The heckling started early, just after Golden Gate National Recreation Area (GGNRA) Superintendent Christine Lehnertz began speaking last Tuesday evening at a packed community meeting on the proposed dog management rule.
Holding up paper plates saying “Leash NPS” and “NOT FAIR,” supporters of off-leash dogs both silently and vocally protested the proposal, which would see off-leash dogs restricted from much of Ocean Beach, Crissy Field, Baker Beach, and Fort Funston in San Francisco.
Held at the SF County Fair Building in Golden Gate Park, the meeting was the second of two community meetings in San Francisco on the proposed rule. As Lehnertz walked the audience through the proposed dog management rule, she was regularly heckled, booed, hissed, and interrupted by spirited protesters during the meeting, who want to continue the existing dog management system that allows off-leash dogs access throughout the GGNRA.
The proposed rule would apply to the GGNRA, the only one of the 410 national parks under the aegis of the National Park Service (NPS) to allow dogs on its lands. Established in 1972, the GGNRA initially had 1.6 million visitors a year. As San Francisco and the Bay Area experienced population growth and increased tourism, the GGNRA now sees nearly 18 million yearly visitors.
Sup. Chris Lehnertz of the GGNRA speaks to the audience.
Even as visitors to the GGNRA have grown, conservation remains a mandate, said Lehnertz. “We’re trying to create a plan for the future,” she said of the plan, which she called a consensus solution. “We know that the population of the Bay Area could increase by 40 percent over the next 25 years.”
Safety is also a concern for the GGNRA. “From 2008-2011, there were 95 reported dog bites,” said Lehnertz in response to a question asking for clarification on the cited number of 400 dog incidents. She believes that dog bites are underreported.
The plan would allow for 17 miles of on-leash dog-walking in nine park locations, including 34 percent of beach mileage. Voice and sight control would also be acceptable in specific parts of the GGNRA.
However, the proposed rule faces strong opposition from dog lovers in San Francisco, a city that is famously said to have more dogs than children (in 2007, there were approximately 120,000 dogs and between 108,000-113,000 children). Not only have groups such as Save Our Recreation and Save Off-Leash formed to oppose the GGNRA’s dog management proposal, San Francisco’s Board of Supervisors have come out against the proposed rule, voting 12-1.
A resident speaks out against the proposed dog management rule.
Both supporters and those against the proposal spoke out during public comment.
“This is crazy. We’ve never had any problems with dogs out there,” said one dog owner, who said that he was a former city gardener. “This is the second most crowded city in America after New York City. I’ve had far more problems with people than dogs in San Francisco.”
Professional dog walkers also expressed their concerns. Under the new dog management rule, no more than six dogs per person would be allowed in the GGNRA, and walking 4-6 dogs would require a permit.
“I really have serious reservations about how your staff in the field are going to set the criteria for [professional dog walkers],” said one woman, who said she was a graduate of the academy of dog trainers at the San Francisco SPCA. “I’m afraid that whoever is going to be enforcing these rules is going to be subjective. Who do you plan to have on your staff who can speak to dog science and dog behavior so that we’re not going to be harassed?”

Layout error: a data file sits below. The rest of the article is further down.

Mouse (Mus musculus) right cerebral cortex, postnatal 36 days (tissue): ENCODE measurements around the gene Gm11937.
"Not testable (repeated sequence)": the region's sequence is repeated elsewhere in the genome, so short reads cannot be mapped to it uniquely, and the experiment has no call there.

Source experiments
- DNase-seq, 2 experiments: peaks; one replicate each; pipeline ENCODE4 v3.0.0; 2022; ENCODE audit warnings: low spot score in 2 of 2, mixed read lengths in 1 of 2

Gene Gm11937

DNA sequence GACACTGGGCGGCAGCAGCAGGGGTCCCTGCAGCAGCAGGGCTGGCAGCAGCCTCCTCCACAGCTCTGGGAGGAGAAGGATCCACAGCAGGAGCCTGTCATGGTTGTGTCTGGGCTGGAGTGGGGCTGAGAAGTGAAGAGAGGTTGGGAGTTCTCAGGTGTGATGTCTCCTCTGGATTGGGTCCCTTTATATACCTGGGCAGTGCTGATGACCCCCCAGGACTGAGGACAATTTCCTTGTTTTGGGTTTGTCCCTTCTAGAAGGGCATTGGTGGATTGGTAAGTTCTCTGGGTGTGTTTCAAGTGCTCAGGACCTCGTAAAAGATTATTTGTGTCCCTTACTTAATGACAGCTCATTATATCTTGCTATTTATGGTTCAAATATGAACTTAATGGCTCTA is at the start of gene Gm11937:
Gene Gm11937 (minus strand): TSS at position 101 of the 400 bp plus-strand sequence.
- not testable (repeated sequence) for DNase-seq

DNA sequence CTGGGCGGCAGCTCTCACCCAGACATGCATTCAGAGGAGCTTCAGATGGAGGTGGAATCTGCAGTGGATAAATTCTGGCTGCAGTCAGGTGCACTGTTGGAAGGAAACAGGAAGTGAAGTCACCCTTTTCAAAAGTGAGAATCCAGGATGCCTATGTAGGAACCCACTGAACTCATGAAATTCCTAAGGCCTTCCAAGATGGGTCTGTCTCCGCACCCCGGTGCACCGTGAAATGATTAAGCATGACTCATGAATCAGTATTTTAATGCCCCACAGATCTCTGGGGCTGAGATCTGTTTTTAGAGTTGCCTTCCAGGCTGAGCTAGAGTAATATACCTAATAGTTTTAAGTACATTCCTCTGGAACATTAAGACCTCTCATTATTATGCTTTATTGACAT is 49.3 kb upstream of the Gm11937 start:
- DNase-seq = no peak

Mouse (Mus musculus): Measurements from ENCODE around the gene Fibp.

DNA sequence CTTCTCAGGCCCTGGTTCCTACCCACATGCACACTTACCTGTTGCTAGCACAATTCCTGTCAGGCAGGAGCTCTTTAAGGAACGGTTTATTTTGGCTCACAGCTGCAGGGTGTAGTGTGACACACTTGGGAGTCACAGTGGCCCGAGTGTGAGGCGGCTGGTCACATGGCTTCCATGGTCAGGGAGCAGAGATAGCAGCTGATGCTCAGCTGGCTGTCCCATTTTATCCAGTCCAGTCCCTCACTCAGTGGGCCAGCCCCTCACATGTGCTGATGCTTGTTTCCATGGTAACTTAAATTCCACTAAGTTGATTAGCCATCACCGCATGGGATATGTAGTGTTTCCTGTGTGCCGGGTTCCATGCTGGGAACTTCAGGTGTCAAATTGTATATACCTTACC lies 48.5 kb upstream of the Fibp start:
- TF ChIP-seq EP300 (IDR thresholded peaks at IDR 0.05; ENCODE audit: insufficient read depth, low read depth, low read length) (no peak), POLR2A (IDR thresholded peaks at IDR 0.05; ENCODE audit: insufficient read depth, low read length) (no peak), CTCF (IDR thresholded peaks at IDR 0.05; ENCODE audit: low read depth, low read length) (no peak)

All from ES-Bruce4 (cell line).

Others were in support of the proposed rule. “I enjoy the experience without dogs. Most of the people have good dogs, and that’s fine. But I go there [to Crissy Field] to see the wildlife and every so-and-so, I see dogs chasing birds,” said Louis Blumberg, an Inner Sunset resident who lives near Sutro Forest and frequently visits Crissy Field. “I want to commend you, I think that you’ve done a good job.”
“The GGNRA provides more recreational properties than any other in the national park system, and I’m thankful that the GGNRA gives visitors an opportunity to not have a dog experience," said Neal Desai, a Sunset resident and frequent GGNRA visitor. “What I don’t get though is this whole idea of voice control. I just don’t think the public has confidence that the Park Service or the City of San Francisco can control dogs, and that’s putting the public at risk.”
Enforcement of the proposed rule remains a concern, especially as current enforcement is mostly non-existent. By their own count, the NPS sees 60-70 percent non-compliance in areas that are already restricted from dogs, such as the Snowy Plover Protection Area on Ocean Beach.
“We’re going to make sure there is a good strong education period here,” said Lehnertz. “We’re most effective when we are fully engaged with the community instead of strict enforcement.”After the public comment portion, some dog supporters were frustrated by the meeting. “Our voices as citizens are being ignored,” said Golden Gates Heights resident Nancy Zimmerman, who would like the National Park Service and the GGNRA to enforce the current laws. “I let my dog run off-leash sometimes on Ocean Beach, but I also see people letting their kids run up and down and chase birds. I see people leaving their cigarette butts, leaving their garbage, and don’t pick it up. Why pick on dogs?”
The National Park Service and the GGNRA will make a final decision in December 2016, ending a process that first began back in 2002. To comment, head over to regulations.gov; the deadline is May 25th, 2016.
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